Anh Vo, who has owned Cindi’s Deli for more than 30 years, is — at press time — keeping all five of her stores open, only closing the downtown store on weekends. The stores at Northaven and Central Expressway and Coit and Campbell in particular are frequented by many in the Jewish community. Vo was honored in September by the Southwest Jewish Congress with its Lifetime Achievement Award at its Texas-sized event.
“Many of our employees live paycheck to paycheck and there’s been lots of tears. Some days I can bring in more people, but servers, bus boys and the number of cooks – I just can’t pay everyone. This is very hard and very sad,” said Vo, whose business is more than 60% dine-in. Keeping her menus whole, but dropping her lunch specials, customers can still pick up their favorite flavors from baked goods to full meals. “We’re doing all we can to stay open and hope that soon we are all back together again.”
(972-233-3354, Campbell; 469-731-1006, Frisco )
At Michael Adamovsky’s Deli-News in Dallas (Preston and Campbell), the dining room is closed and the regulars are missing, both servers and customers. In Dallas almost 30 years, this is a first for everyone and, while third-party delivery is welcome, the restaurant is encouraging their own delivery service — which allows employees whose hours have been cut a way to make money.
“Many of our regulars are seniors and they’re staying home and we miss them, we miss everyone who isn’t coming in and it’s because we are a family. The business part is devastating but it goes beyond that to the normal, for all of us, greeting and serving ‘our people,’” said Danny Nava, for whom Deli-News was his first — and only employer. He started working at the restaurant when he was 15, and these are uncharted waters.
Nava noted that they, like everyone, are meeting guidelines posted, never having thought he’d be sterilizing pens between credit card signatures. “It’s everything, we’ve always been on top of it but now, we’re on top of what we were on top of!”
Zorik Adamovsky’s Deli-News in Frisco is providing to-go, pickup and delivery orders through their reduced hours.
Yogi’s Deli & Grill
Yogi Florsheim, like most restaurateurs, hasn’t weathered such a crisis since he opened Yogi’s Deli & Grill in Fort Worth 23 years ago. Like the rest, he closed his dining room but is making to-go, pickup and delivery happen.
“We’re trying to keep things normal, but there’s nothing ‘normal’ about this situation and the ‘normal’ keeps changing,” said Florsheim. “Like so many, we’re selling gift cards and we’re selling delicious food. In hard times, comfort comes through the familiar and, for as long as I can, we will provide that.”
Kenny’s East Coast Pizza
While Kenny Bauer’s Kenny’s East Coast Pizza remains open for curbside carry-out and delivery, his Kenny’s Burger Joint in Frisco and Plano, Kenny’s Wood Fired Grill, Kenny’s Italian Kitchen and Kenny’s Smoke House are all temporarily closed.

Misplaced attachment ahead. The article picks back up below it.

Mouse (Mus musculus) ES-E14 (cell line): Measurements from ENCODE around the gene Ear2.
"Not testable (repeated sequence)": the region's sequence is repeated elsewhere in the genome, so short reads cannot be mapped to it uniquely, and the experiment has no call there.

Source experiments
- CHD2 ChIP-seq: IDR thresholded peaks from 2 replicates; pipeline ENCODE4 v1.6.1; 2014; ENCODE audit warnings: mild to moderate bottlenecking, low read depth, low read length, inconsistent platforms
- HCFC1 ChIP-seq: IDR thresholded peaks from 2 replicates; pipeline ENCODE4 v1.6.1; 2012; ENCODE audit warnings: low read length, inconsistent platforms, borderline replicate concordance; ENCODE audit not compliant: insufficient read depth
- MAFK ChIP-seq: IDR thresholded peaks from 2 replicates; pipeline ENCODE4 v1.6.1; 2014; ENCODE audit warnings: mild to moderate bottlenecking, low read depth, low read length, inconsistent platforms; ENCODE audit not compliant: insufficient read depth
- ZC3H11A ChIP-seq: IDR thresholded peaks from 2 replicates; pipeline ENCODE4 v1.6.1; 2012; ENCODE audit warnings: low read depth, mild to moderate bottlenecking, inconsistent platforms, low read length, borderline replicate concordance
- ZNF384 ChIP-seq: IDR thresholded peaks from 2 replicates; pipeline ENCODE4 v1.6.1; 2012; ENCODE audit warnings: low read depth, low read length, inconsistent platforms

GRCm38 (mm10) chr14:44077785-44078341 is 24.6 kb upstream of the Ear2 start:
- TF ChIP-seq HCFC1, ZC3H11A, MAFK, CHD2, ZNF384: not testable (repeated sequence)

“We’re doing our very best to help feed as many people as possible, employ our team as for long as possible and get through this on the other side with our heads held high,” said Bauer, in business for almost 30 years. “We are anxiously awaiting this crisis to pass and we’re so ready to take care of all our wonderful guests. We hope everyone stays safe and healthy.”
(Addison, 972-934-0165; Fort Worth, 817-332-6372)
Jim and Liz Baron have been helping people host fiesta simchas for 32 years, but for now they have closed Blue Mesa in Plano and TNT/Tacos & Tequila in Uptown. The Addison and Fort Worth locations and the Blue Mesa Taco & Tequila Bar franchise at DFW Airport remain open with the company stretching to deliver, anywhere in the Metroplex without fees.
On Saturday, the company did less than a tenth of its regular business but the queso is flowing and the company is doing what they always have. Part of an industry that is the epitome of entrepreneurship, their gumption and spirit is keeping them intact for now.
“We are consolidating our resources and, while we’ve had to furlough many, also our employees and we’re doing our best to stay busy. Still, what’s coming in is just a fraction of our normal,” said Jim. “Our hope and goal is that the government’s grants get here soon because there are people to pay, leases to meet and we need solutions for everyone.”
The Barons, like everyone, are having conversations with lenders and suppliers, with their employees and those conversations are almost all the same.
“There are people who can hold off for months, and others who need to be paid — and we get that,” Liz said. “The restaurant business is one of the biggest employers around the world and there are millions of people out of work. The ripple effect is unfathomable and the impact enormous.”
The hours of operation for each restaurant, and format for pickup and/or delivery are changing constantly. For current information visit each agent’s website.